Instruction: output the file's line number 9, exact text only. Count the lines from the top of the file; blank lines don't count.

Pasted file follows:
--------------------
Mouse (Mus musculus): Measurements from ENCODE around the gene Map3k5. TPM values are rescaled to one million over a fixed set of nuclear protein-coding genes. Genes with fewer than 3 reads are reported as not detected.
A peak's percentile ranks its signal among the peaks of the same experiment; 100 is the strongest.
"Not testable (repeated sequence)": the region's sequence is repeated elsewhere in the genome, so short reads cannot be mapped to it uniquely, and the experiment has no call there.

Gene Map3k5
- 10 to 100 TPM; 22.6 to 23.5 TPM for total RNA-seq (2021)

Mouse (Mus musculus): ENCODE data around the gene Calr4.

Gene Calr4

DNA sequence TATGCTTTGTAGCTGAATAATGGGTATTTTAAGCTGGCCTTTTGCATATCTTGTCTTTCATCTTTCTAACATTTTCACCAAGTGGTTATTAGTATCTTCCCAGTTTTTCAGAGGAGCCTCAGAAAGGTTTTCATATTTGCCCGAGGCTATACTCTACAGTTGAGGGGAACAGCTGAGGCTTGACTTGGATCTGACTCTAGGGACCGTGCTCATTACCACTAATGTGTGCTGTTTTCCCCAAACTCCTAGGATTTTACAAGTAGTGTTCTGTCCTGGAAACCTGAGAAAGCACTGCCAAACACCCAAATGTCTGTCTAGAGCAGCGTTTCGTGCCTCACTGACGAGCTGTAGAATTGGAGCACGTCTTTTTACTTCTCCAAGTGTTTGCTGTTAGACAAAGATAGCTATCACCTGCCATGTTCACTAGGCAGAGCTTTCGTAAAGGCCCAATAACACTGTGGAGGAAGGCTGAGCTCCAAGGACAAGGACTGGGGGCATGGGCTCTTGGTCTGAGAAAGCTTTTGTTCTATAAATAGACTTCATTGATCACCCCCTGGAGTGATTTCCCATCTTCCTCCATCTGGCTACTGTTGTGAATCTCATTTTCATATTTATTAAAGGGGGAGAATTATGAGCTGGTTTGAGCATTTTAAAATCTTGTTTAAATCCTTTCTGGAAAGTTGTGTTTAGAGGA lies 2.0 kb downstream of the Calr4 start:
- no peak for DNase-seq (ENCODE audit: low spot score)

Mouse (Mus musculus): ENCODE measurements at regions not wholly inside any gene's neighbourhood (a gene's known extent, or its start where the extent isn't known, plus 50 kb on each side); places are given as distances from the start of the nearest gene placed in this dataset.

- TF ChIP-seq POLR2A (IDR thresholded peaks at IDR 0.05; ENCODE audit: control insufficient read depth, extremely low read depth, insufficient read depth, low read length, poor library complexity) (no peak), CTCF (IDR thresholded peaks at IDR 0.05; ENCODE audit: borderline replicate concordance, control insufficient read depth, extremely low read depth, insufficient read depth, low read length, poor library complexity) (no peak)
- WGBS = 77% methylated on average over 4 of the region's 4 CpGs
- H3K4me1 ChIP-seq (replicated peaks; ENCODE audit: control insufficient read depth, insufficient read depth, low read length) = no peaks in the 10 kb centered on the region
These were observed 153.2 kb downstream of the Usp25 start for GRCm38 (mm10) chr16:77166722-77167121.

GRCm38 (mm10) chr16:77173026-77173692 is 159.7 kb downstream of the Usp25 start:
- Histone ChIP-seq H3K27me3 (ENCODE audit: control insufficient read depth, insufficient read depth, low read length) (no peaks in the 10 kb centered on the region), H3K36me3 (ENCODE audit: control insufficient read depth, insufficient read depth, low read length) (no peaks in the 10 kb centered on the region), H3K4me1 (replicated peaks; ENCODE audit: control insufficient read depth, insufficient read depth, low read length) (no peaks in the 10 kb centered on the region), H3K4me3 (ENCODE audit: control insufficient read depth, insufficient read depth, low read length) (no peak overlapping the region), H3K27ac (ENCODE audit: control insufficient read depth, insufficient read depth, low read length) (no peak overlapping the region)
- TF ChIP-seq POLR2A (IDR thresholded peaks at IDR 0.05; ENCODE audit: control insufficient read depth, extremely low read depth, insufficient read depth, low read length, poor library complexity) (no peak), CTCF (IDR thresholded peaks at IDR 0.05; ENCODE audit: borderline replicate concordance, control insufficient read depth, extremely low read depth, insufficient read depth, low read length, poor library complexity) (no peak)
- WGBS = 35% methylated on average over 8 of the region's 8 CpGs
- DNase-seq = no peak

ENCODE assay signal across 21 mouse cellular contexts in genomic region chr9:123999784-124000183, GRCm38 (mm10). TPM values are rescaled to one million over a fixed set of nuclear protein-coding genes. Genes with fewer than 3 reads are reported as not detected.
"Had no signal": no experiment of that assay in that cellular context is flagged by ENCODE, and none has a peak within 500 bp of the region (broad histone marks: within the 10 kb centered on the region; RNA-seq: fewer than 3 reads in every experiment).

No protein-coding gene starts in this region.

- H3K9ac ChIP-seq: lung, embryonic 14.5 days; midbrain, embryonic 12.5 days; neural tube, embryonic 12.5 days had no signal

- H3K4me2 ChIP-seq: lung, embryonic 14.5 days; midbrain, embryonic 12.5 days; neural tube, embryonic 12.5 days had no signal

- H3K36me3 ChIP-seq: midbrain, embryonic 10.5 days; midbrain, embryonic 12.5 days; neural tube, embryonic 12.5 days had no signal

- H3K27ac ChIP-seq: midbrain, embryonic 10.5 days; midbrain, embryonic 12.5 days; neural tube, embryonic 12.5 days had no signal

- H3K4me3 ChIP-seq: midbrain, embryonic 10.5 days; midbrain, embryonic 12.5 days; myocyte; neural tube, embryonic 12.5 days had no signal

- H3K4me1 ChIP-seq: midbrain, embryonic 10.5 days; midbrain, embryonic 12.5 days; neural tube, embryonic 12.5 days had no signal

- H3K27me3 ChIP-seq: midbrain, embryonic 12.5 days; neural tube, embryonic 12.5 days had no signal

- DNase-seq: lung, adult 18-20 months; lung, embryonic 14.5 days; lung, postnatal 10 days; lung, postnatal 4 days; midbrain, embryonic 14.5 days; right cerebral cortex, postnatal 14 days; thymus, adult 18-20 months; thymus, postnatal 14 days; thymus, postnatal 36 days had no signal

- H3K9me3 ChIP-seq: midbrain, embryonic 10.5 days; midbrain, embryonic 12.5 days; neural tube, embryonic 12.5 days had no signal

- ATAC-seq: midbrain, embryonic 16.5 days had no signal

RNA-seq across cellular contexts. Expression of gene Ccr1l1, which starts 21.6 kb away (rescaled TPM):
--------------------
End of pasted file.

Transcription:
- no peak for DNase-seq (ENCODE audit: low spot score)